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UK Wedgetail acquisition could create opportunities for Australian industry

written by Max Blenkin | October 3, 2018
An E-7A Wedgetail at Nellis Air Force Base, Nevada, during Exercise Red Flag 18-1. (Defence)

The United Kingdom is considering buying Boeing E-7 Wedgetail airborne early warning and control (AEW&C) aircraft to replace the RAF’s seven ageing E-3D Sentry aircraft.

Defence Minister Christopher Pyne said the UK had confirmed it was in discussion with Boeing and the RAAF about acquiring Wedgetail, six of which are in service with Williamtown-based 2 Squadron.

Minister Pyne and Defence Industry Minister Steve Ciobo said this would further deepen Australia’s relationship with the UK and was an endorsement of a crucial part of Australia’s air combat capability.

“The Wedgetail is a great Australian success story, designed for the Royal Australian Air Force with investment by the Australian Government and significant contribution by Australian industry, it is a highly advanced world-best aircraft,” Pyne said.

“Widely recognised as the most advanced aircraft of its type in the Western world, the Wedgetail provides state-of-the-art airborne surveillance, communications and battle management systems.”

Pyne said RAAF Wedgetail aircraft, based on the widely-used Boeing 737, had been deployed in the Middle East since October 2014 in support of operations against ISIL, with the aircraft achieving a 98 per cent mission success rate.

He said Australia’s experience in operating the Wedgetail presented a significant opportunity to work closely with the UK through cooperative development and industry collaboration.

More than 200 Australian companies had contributed to Wedgetail acquisition and sustainment and stood to benefit from what could become one of Australia’s most significant defence exports.

“A UK procurement will add to the global fleet of Wedgetails, already including Australia, Turkey and South Korea, which can be supported and sustained by Australian industry and create hundreds of Australian jobs,” Minister Ciobo said.

The announcement on Wednesday follows the third Australia-United Kingdom Defence Industry Dialogue (AUKDID) held in London in July where Minister Pyne pitched Wedgetail to his UK counterparts.

“During the dialogue I took the opportunity to further promote Australia’s world-class Wedgetail capability to the United Kingdom’s Secretary of State for Defence and the then Minister for Defence Procurement,” he said.

“Deeper engagement between both countries’ defence industries, including through increased exports and industry partnerships, will further strengthen our bilateral relationship with the United Kingdom.”

The UK decided to buy the E-3D Sentry, based on the familiar Boeing 707 airframe,  in 1987 after giving up on its plans to develop its AEW&C capability based on the British Aerospace Nimrod.

UK Sentries primarily differ from US aircraft in that they are fitted with more efficient CFM56 engines.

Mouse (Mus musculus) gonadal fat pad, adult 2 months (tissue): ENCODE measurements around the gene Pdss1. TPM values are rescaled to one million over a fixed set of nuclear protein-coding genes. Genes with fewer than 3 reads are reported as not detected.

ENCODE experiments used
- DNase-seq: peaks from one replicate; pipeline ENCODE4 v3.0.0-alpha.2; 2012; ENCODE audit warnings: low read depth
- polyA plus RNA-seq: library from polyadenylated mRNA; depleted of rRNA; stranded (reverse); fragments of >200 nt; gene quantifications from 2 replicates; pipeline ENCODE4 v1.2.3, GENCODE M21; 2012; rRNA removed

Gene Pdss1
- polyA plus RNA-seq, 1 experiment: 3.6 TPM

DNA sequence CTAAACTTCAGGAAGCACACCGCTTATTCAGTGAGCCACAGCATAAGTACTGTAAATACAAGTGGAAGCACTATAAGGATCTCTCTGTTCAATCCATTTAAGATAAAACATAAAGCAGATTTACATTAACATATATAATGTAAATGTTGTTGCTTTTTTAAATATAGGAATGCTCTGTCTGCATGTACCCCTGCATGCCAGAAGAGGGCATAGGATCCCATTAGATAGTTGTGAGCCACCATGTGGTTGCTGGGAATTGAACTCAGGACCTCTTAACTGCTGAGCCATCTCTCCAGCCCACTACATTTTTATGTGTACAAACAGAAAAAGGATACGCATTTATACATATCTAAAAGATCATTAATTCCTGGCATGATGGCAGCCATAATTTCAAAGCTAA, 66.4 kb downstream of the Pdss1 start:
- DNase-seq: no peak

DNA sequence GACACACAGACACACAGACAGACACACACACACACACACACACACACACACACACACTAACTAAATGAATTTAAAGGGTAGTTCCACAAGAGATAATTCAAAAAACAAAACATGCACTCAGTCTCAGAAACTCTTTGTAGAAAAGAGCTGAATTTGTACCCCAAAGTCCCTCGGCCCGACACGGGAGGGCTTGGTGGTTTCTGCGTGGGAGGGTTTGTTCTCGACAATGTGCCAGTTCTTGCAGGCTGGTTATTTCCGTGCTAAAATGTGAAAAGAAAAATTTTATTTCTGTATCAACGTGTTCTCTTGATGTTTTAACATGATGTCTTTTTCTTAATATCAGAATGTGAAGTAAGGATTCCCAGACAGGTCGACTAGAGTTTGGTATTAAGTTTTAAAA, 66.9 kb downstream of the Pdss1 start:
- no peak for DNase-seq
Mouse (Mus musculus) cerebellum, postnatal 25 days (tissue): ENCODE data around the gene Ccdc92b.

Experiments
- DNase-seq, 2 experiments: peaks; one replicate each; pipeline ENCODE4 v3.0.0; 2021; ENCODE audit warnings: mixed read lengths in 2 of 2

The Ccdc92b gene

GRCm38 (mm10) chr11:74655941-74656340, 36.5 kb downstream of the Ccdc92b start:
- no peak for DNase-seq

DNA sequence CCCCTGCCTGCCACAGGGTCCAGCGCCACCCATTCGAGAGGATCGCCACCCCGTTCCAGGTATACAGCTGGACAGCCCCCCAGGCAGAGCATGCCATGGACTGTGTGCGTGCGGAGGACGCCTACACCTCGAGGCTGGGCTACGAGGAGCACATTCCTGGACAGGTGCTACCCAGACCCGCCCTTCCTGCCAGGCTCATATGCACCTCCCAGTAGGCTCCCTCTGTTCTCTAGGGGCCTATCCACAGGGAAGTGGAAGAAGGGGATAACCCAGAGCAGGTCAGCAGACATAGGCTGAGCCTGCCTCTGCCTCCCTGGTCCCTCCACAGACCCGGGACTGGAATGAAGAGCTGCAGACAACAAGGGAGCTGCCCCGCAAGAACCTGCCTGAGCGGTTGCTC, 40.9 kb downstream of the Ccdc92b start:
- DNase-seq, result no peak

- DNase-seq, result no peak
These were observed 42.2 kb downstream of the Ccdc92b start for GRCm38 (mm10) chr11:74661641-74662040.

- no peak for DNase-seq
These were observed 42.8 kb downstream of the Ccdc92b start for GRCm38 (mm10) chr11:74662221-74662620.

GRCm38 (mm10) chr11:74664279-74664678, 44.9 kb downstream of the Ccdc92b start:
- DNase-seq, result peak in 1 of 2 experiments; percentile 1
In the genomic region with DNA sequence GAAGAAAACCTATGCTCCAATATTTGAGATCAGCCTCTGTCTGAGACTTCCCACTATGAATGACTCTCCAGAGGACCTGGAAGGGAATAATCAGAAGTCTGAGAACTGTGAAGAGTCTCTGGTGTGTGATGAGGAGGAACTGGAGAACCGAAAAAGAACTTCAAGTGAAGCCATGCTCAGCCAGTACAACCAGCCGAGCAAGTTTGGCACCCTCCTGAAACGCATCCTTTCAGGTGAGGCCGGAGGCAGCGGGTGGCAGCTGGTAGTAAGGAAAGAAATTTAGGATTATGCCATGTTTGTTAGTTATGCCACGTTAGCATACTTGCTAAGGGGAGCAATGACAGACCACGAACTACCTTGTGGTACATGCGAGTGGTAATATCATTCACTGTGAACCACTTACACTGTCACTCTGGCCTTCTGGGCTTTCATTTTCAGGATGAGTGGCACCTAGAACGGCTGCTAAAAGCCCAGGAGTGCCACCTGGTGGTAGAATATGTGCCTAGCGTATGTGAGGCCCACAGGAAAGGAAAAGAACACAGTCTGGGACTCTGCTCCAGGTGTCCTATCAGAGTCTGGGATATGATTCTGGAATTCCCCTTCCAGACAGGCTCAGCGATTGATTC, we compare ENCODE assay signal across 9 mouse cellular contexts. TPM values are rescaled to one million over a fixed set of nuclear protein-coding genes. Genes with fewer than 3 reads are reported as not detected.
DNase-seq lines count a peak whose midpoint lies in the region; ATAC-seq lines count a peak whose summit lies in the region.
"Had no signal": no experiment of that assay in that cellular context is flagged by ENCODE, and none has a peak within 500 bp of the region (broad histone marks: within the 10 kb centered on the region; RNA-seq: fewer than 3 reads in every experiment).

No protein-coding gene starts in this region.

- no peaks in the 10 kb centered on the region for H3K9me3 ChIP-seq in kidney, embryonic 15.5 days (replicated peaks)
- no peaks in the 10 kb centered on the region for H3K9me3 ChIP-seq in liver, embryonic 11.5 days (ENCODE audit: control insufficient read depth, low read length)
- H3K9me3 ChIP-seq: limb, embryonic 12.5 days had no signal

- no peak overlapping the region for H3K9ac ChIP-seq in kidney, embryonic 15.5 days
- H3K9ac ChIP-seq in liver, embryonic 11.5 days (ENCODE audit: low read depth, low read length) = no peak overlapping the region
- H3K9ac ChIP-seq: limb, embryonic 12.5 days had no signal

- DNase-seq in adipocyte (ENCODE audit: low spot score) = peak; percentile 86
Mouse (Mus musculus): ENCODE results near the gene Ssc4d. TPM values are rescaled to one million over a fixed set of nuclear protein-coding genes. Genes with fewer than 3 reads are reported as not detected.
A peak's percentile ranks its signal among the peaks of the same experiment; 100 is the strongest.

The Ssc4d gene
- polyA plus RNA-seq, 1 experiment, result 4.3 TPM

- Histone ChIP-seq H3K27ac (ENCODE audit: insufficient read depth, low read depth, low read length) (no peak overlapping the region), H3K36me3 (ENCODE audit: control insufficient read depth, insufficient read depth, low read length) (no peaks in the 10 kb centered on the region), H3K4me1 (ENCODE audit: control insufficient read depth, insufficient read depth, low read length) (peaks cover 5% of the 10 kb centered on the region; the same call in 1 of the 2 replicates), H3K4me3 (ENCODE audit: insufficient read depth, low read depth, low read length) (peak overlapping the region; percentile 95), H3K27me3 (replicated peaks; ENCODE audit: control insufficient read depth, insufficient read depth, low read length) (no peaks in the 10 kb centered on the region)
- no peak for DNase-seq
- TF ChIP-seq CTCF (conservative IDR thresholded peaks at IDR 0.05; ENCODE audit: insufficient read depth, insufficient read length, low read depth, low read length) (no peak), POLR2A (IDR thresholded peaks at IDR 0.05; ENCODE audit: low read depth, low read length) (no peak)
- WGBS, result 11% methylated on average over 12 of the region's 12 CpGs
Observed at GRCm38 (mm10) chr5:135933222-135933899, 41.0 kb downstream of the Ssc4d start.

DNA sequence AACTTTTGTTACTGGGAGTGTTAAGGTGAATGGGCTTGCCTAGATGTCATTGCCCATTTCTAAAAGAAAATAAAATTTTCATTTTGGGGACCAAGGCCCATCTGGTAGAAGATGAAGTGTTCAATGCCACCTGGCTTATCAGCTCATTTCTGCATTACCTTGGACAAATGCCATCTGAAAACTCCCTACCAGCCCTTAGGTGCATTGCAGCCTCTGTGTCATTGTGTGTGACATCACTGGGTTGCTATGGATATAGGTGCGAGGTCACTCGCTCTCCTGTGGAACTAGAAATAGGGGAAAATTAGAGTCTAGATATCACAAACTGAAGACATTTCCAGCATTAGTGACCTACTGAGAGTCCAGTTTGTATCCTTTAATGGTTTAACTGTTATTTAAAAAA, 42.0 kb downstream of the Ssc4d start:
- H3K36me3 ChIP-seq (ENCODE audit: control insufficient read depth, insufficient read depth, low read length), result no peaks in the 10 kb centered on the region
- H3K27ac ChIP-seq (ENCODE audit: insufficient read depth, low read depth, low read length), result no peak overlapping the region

The UK’s 2015 Strategic Defence and Security Review indicated the RAF’s Sentries would remain in service until 2035.

Australia was the lead customer for E-7 and the acquisition wasn’t without major technical challenges, especially with the new and very advanced Northrop Grumman multi-role active electronically scanned array (MESA) radar.

But Wedgetail is now regarded as probably the best AEW&C aircraft in the world.

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Comments (6)

  • Michael


    It would be great if the RAF buy it and Australian industry benefits.

    Does raise the question again as to why the RAF went probe and drogue only on their new A330 Voyager tankers. The Wedgetail will be the 4th platform introduced into the RAF fleet that has been designed for boom refuelling. This will mean that if the RAF want to not have to rely on other countries with boom equipped tankers for operations, they will need to pay for the engineering and testing costs of equipping them with a big ugly probe like they do with the current E-3 sentries.

  • That Ron guy


    Forgive my ignorance but I don’t get why Australia has any to do with the sale of Boeing aircraft to the UK. We might have been the lead customer but do we actually have proprietary rights to the aircraft? Just because our local industries might support our aircraft, does that guarantee we would support theirs too?

    • swilsmac


      Australia was also heavily involved (50/50 with Boeing US) in the development of the Wedgetail, as as such, they do get a “royalty” for each unit sold.

  • TwinTiger


    Great observation.
    If the RAF to proceed, then it adds more depth to the continuing development cycle of the Wedgetail too.
    Your comment on the Voyagers is spot on. What a strange move for the RAF to only go drogue!

  • Mick C


    The RAF would be very much looking at RAAF expertise on this Aircraft to help introduce it and that will include sending significant numbers of RAF personnel to Australia and vice versa.
    The Wedgetail is very much a partnership between Boeing, Australian Companies and the RAAF, for the UK to totally ignore all that experience would be stupid. There are massive advantages to turning this from a 2 way to a 3 way partnership for everyone involved.
    If the RAF & RAAF start with the same Aircraft and keep in lockstep with future upgrades that will mean you are upgrading 12 Aircraft instead of 6 with all the advantages of commonality and a cheaper per Aircraft price.

  • PAUL


    Did not realise the Toaster was designed specifically for the RAAF that’s good news for Aussie if other defence partners follow suit, if Sweden can embark on Aircraft programs then Aussie should be able to also. Good for jobs and local industry. There are many E3 operators out there that will need to replace their platforms in future.

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